Mar 19, 2022

INSIGHT KANSAS: What the parent rights, transparency bill doesn’t do

Posted Mar 19, 2022 10:13 AM
Sharon Hartin Iorio is Dean Emerita Wichita State University College of Education.
Sharon Hartin Iorio is Dean Emerita Wichita State University College of Education.

Once again, another unfunded mandate is working its way through the Kansas Legislature — HB2662.  If passed, this bill would establish a Parents’ Bill of Rights and Academic Transparency law.  

In general, the parents’ rights part of the act restates provisions for parents of public school students that currently exist in other state laws. These include the right of parents to be heard in school board meetings, to have access to curricula, to protect the privacy of their children and the right to op-out of individual classes or health care services.

The transparency part of the act requires schools to post on-line and maintain extensive, detailed information on each course and grade-level curricula including library resources.  

Although requiring teachers to post lesson plans has been eliminated from the bill, recording and updating a school master-site with each curriculum and resources used within lessons remains in the bill. Also required are that copies of certain tests, questionnaires, surveys and examinations be made available to parents prior to obtaining consent to administer these items.  

All this would come with a big price tag for implementation that cannot be estimated as well as tremendous time in monitoring the information.

Educators see the bill as micromanaging, distrusting, even vilifying teachers. The fear is that the act will foster self-censorship that will make lessons about difficult but important subjects nearly impossible, not to mention the tremendous addition to teachers’ workload caused by posting multiple, evolving instructional resources—time taken away from teaching.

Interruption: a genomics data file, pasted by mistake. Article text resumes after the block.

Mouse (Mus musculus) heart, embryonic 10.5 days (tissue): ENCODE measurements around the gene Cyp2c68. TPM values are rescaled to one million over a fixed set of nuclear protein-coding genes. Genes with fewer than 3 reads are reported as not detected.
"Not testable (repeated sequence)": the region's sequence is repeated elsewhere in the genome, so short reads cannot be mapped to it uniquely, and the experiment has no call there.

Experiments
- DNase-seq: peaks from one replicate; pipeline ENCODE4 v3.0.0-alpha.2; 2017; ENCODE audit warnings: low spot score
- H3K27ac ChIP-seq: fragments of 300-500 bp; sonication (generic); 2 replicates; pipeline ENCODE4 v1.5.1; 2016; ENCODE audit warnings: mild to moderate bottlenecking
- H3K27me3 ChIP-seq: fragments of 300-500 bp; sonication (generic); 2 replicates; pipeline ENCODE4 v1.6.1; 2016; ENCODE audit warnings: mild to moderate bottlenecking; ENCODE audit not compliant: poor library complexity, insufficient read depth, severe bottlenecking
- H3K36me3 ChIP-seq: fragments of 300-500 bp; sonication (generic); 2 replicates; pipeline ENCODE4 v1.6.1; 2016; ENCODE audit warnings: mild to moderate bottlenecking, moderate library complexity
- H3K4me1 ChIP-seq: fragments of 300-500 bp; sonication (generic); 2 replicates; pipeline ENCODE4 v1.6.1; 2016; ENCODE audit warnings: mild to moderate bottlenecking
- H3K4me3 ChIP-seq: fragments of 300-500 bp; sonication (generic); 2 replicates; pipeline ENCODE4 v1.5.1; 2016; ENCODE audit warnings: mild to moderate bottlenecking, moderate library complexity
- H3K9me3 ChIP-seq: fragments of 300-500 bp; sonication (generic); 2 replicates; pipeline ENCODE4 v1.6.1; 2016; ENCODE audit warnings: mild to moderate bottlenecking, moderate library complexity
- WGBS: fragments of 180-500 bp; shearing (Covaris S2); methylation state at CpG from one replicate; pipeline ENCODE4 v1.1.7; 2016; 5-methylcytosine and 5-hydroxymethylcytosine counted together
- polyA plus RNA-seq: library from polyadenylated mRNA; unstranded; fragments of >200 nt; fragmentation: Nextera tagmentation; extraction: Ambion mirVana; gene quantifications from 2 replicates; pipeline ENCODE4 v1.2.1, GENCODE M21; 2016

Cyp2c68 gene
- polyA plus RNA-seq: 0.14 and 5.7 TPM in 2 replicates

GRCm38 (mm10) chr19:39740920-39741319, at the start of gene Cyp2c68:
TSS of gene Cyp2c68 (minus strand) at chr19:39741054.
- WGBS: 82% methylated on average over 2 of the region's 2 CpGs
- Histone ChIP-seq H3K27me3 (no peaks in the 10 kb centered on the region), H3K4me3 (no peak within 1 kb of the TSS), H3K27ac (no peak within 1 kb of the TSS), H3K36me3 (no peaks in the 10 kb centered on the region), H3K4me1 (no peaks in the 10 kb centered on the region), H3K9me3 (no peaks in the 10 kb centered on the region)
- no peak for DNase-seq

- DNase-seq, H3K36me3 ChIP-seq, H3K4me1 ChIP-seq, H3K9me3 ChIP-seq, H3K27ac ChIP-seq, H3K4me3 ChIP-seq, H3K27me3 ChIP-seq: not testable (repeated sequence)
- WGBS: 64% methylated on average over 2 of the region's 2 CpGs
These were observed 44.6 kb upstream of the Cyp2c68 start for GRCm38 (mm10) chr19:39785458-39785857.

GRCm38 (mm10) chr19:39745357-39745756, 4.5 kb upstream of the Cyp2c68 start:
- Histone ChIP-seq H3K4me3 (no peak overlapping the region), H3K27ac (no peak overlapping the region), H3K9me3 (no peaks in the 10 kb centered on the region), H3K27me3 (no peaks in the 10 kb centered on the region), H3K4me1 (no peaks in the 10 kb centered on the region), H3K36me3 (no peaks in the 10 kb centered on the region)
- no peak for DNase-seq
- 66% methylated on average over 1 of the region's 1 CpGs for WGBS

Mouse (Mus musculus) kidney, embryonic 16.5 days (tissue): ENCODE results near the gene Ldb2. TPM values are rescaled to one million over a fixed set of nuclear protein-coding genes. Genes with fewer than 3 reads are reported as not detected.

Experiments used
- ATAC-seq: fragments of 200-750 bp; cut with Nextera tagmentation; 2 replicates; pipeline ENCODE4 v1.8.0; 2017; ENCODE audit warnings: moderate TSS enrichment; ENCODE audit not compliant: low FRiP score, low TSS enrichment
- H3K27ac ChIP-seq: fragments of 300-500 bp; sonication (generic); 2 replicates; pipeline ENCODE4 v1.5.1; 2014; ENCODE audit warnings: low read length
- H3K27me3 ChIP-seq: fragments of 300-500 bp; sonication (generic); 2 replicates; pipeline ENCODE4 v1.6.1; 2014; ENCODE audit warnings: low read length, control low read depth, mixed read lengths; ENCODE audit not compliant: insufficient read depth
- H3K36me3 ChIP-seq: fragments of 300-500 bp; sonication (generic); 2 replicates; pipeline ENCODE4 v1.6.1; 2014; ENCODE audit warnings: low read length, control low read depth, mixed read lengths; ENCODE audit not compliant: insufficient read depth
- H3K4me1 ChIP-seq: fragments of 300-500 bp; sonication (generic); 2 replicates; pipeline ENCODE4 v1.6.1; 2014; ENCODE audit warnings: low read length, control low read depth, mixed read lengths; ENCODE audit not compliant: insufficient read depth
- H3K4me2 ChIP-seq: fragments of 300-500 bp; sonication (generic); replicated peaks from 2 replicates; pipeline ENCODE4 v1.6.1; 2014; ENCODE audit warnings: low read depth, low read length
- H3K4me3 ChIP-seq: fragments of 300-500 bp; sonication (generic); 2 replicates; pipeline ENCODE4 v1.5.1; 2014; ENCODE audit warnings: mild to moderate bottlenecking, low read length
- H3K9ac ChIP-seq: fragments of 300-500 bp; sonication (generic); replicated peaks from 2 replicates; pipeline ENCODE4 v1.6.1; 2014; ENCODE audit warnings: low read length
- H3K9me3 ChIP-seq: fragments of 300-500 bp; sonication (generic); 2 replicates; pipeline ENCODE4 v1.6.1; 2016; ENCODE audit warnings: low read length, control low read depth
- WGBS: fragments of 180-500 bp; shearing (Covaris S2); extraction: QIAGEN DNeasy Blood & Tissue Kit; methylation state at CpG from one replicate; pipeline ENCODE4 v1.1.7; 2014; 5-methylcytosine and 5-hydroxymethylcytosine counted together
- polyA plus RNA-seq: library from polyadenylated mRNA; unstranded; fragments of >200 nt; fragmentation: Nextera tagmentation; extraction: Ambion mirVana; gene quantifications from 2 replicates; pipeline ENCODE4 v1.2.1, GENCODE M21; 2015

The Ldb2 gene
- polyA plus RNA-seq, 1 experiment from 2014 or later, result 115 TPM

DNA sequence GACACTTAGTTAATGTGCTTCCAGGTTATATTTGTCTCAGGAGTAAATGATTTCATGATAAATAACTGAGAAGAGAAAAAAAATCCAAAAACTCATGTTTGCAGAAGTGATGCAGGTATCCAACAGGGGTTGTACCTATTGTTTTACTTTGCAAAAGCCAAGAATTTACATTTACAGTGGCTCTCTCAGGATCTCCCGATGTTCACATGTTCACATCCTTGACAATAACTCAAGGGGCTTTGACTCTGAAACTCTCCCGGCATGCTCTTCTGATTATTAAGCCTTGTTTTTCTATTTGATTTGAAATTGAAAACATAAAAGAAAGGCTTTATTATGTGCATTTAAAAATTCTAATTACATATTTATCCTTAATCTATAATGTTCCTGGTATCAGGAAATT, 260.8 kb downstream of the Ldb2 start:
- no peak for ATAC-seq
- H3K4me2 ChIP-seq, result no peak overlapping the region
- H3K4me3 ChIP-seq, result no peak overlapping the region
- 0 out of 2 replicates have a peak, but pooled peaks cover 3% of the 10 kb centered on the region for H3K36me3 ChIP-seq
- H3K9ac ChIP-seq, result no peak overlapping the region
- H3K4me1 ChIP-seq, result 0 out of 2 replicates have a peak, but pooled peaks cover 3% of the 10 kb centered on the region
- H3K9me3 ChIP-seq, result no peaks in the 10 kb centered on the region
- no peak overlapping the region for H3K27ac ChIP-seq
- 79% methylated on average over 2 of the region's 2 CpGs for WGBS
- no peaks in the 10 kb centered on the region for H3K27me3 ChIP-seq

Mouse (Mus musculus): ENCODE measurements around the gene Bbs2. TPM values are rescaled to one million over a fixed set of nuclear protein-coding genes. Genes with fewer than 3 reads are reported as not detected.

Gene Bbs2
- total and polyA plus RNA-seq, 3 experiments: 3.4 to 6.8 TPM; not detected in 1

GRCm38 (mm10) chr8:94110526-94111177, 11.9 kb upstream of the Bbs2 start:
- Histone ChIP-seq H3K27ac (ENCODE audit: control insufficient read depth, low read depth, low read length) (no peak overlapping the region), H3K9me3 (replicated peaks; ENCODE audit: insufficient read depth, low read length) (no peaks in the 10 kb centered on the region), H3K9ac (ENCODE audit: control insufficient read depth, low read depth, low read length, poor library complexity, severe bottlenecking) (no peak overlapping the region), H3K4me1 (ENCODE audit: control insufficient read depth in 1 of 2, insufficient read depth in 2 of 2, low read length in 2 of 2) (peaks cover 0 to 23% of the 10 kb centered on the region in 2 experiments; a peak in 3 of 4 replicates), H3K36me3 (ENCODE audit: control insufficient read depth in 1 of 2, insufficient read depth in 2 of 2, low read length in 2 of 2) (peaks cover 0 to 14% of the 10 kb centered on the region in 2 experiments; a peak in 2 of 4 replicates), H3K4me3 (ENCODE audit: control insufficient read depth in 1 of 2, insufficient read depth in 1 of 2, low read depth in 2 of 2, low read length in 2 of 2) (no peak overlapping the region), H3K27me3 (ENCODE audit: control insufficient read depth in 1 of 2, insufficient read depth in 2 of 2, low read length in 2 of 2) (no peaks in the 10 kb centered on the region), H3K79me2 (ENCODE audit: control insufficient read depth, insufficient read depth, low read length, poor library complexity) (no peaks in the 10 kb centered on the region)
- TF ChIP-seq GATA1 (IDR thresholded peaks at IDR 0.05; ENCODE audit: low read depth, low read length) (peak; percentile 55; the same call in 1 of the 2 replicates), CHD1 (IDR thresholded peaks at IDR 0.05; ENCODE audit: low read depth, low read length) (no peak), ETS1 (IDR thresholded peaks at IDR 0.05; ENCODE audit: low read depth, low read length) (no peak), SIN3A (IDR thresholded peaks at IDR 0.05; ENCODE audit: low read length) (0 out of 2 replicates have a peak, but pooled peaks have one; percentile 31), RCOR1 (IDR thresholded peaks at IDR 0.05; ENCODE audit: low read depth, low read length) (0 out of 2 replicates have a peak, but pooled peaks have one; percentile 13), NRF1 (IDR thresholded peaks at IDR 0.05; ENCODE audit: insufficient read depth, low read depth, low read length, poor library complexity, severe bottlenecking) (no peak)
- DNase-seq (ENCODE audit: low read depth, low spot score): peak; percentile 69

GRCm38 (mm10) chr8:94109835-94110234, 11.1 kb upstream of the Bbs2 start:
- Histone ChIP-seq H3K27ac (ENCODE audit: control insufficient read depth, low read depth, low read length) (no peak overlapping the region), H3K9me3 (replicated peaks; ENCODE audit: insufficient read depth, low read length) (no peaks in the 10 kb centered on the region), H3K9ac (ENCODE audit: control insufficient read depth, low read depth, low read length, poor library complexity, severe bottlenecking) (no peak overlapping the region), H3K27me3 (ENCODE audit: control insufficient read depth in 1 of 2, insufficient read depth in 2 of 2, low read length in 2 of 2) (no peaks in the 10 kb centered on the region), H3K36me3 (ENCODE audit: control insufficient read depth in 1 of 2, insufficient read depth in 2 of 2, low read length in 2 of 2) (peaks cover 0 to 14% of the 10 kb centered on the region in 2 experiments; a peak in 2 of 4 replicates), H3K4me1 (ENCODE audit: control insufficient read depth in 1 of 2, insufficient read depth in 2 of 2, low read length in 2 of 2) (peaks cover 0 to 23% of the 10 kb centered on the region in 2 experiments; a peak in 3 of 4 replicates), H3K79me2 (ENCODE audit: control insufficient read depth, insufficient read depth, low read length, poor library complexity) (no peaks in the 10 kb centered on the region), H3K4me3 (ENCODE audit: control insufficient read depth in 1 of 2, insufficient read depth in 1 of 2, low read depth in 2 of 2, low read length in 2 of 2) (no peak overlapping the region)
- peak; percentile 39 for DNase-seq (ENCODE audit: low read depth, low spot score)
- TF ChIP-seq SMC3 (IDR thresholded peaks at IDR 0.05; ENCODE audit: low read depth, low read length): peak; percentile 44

As has happened in the past, our schools today, are highly politicalized with Republican and Democrat forces churning curriculum into election fodder that feeds public tensions surrounding American history, racism and gender identification. 

Still, it’s puzzling that some of our legislators want to re-legislate extant laws and create more, and more costly, non-instructional work for teachers and schools.  

Nevertheless, if we want the bill to become something more than using teachers for political gain, a revised HB2662 might start us down a better path.

There is a large, underlying challenge for Kansas public education to move toward learning models that will prepare our students for the 21st Century.  

Reimagining our schools will require a more highly organized statewide education system that is supported by electronic technology and based on open access to data, is easy to navigate and encourages parental and community engagement in our schools. 

At present there is incomplete access for Kansas parents because broadband is not yet available to all Kansas residents, particularly those in rural and low-income urban areas.  

Moreover, teachers have the right not to be burdened by overwhelming, non-teaching data- management tasks.  Generally, employees, when asked to take on more tasks at work, are given release- or over-time or, still better, tasks are assigned to others hired for the new purpose. 

As yet, HB2662 does not account for how federal and state funds, including those earmarked for COVID relief and development, might be earmarked to set up a modern network for the Kansas State Department of Education and each school to connect state standards with school curriculum with limited resource lists solely for classroom goals. 

The Parents’ Rights and Academic Transparency bill cannot be effective, if there is no fully accessible, efficiently organized, maintainable and funded access to school information.  

This bill needs a big rewrite.

Sharon Hartin Iorio is Dean Emerita Wichita State University College of Education.